The same considerations made in Andeen to invalidate the exclusion clause may be made in the case at bar. An insurance company arbitrarily withholding its consent waives its right to invoke the exclusionary clause of its policy. (See Andeen, 70 Ill. App.2d 357, 362-63; Levy v. American Automobile Insurance Co. (1st Dist. 1961), 31 Ill. App.2d 157, 164, 175 N.E.2d 607; cf. Tuthill v. State Farm Insurance Co. (5th Dist. 1974), 19 Ill. App.3d 491, 497, 311 N.E.2d 770; 25 A.L.R. 3d 1275, 1289.) In the case at bar, plaintiff attempted to negotiate with Heritage; she made a demand for arbitration; and she requested that Heritage take over the prosecution of the suit, since it was an uninsured motorist matter. Heritage failed to cooperate with any of these efforts. Under these circumstances and faced with the running of the statute of limitations, plaintiff proceeded to reduce her claim against the uninsured motorist to judgment.

In the case at bar, Heritage knew of the suit against defendant. It was given notice of a counterclaim by defendant against plaintiff, and its attorneys filed an appearance. After plaintiff learned of defendant's uninsured status and after Heritage's refusal to arbitrate, plaintiff invited Heritage to take over plaintiff's common law tort suit against defendant. Heritage refused to do so, thus requiring plaintiff to do so. While it is true plaintiff did not obtain the written consent of Heritage to prosecute the suit, plaintiff alleged in oral argument before this court that Heritage's counsel had verbally consented to the action.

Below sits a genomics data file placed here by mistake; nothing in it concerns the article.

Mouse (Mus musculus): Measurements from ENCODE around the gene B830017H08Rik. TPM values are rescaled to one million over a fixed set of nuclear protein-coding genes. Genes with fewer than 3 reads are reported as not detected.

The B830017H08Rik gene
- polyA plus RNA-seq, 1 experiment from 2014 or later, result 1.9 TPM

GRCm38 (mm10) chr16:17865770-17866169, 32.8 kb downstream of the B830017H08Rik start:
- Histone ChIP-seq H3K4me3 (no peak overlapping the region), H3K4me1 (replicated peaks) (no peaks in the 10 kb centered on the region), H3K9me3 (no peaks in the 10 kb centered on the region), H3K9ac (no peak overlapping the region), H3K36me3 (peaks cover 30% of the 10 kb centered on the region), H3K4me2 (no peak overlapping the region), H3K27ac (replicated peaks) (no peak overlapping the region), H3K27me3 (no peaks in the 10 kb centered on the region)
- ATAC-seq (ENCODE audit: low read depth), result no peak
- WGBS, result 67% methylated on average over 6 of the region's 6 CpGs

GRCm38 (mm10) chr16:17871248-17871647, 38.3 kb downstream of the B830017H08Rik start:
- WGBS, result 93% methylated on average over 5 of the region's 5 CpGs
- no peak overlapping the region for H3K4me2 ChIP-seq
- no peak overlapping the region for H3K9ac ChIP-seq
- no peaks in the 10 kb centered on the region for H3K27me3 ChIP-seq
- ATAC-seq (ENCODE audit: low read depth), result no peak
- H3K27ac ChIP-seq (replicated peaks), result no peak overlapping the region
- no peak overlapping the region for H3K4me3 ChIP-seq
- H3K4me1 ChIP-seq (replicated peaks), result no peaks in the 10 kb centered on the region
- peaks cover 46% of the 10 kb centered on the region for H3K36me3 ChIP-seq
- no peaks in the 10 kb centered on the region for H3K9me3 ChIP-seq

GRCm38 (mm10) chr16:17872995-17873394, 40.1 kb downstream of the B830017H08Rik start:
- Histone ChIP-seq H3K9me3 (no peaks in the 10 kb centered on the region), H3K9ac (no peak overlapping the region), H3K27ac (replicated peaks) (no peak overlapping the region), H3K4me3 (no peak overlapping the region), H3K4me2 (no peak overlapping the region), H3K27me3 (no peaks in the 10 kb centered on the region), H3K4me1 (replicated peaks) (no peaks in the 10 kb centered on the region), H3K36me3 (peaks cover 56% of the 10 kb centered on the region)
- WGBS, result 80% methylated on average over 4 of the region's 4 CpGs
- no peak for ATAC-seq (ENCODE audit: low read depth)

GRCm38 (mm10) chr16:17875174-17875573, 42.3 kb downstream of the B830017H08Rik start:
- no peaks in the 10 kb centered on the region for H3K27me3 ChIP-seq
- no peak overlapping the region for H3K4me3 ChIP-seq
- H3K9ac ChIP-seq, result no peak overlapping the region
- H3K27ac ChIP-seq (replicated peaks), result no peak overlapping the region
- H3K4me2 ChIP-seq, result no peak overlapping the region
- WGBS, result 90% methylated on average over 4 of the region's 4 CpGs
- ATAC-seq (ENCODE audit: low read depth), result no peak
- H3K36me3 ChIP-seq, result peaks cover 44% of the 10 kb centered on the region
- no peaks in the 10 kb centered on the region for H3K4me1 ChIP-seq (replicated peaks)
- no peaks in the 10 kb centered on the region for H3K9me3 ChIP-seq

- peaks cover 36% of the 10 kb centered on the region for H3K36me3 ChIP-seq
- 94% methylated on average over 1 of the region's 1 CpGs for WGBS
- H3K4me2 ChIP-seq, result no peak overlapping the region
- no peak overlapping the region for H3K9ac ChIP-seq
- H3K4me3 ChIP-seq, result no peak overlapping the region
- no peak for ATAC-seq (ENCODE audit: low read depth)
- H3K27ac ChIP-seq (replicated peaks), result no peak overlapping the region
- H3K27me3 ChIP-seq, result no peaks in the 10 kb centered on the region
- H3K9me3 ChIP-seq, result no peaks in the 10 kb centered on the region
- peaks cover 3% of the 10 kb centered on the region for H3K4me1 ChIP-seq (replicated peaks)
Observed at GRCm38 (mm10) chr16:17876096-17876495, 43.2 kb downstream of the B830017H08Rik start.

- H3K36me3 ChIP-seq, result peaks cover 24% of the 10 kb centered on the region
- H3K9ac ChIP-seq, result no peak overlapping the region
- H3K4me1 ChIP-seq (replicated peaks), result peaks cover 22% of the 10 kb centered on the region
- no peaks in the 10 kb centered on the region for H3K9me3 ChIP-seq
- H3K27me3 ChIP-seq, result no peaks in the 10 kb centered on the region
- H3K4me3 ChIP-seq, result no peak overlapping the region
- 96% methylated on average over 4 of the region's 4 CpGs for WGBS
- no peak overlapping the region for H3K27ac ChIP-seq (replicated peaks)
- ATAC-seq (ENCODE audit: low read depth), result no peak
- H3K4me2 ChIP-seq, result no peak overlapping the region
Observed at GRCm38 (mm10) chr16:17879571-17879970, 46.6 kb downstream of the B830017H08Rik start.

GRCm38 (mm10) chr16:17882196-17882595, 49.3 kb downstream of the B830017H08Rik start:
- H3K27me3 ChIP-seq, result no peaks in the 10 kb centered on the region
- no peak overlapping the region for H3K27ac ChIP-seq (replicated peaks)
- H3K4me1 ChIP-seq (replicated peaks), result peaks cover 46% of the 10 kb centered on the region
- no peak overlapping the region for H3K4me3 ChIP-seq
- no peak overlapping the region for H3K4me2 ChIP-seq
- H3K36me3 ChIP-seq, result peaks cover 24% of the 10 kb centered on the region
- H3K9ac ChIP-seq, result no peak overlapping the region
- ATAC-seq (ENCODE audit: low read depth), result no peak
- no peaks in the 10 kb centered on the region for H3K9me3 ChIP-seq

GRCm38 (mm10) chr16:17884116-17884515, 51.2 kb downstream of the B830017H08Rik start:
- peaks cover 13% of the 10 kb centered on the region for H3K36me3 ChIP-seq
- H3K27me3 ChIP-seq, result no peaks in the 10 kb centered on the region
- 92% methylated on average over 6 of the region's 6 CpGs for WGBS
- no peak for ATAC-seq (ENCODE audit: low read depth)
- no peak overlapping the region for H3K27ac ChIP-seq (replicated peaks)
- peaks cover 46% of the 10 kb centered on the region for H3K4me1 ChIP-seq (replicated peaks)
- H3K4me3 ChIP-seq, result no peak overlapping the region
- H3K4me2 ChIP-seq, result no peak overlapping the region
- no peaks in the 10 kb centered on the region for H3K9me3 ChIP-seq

• 2 Heritage would neither arbitrate nor take over the common law action. Plaintiff's only choice in protecting her right of recovery was to secure a judgment against the defendant without Heritage's written consent. In our opinion, the withholding of consent by Heritage was arbitrary; we find nothing in the record by Heritage indicating a reason for its failure to cooperate. The requirement of written consent, like the arbitration provision of the insurance agreement between the parties, was waived by the conduct of Heritage.

Heritage has not attacked the propriety of the judgment against the defendant. Heritage merely argues plaintiff should not be entitled to collect under the provisions of the uninsured motorist section of her insurance policy, because she has failed to follow the procedures set forth in that section of the agreement. We hold that by its arbitrary withholding of consent and attempts to frustrate arbitration, Heritage waived those procedural requirements and the circuit court properly entered judgment against Heritage.

The order of the circuit court of Cook County is affirmed.

Judgment affirmed.

STAMOS, P.J., and HAYES, J., concur.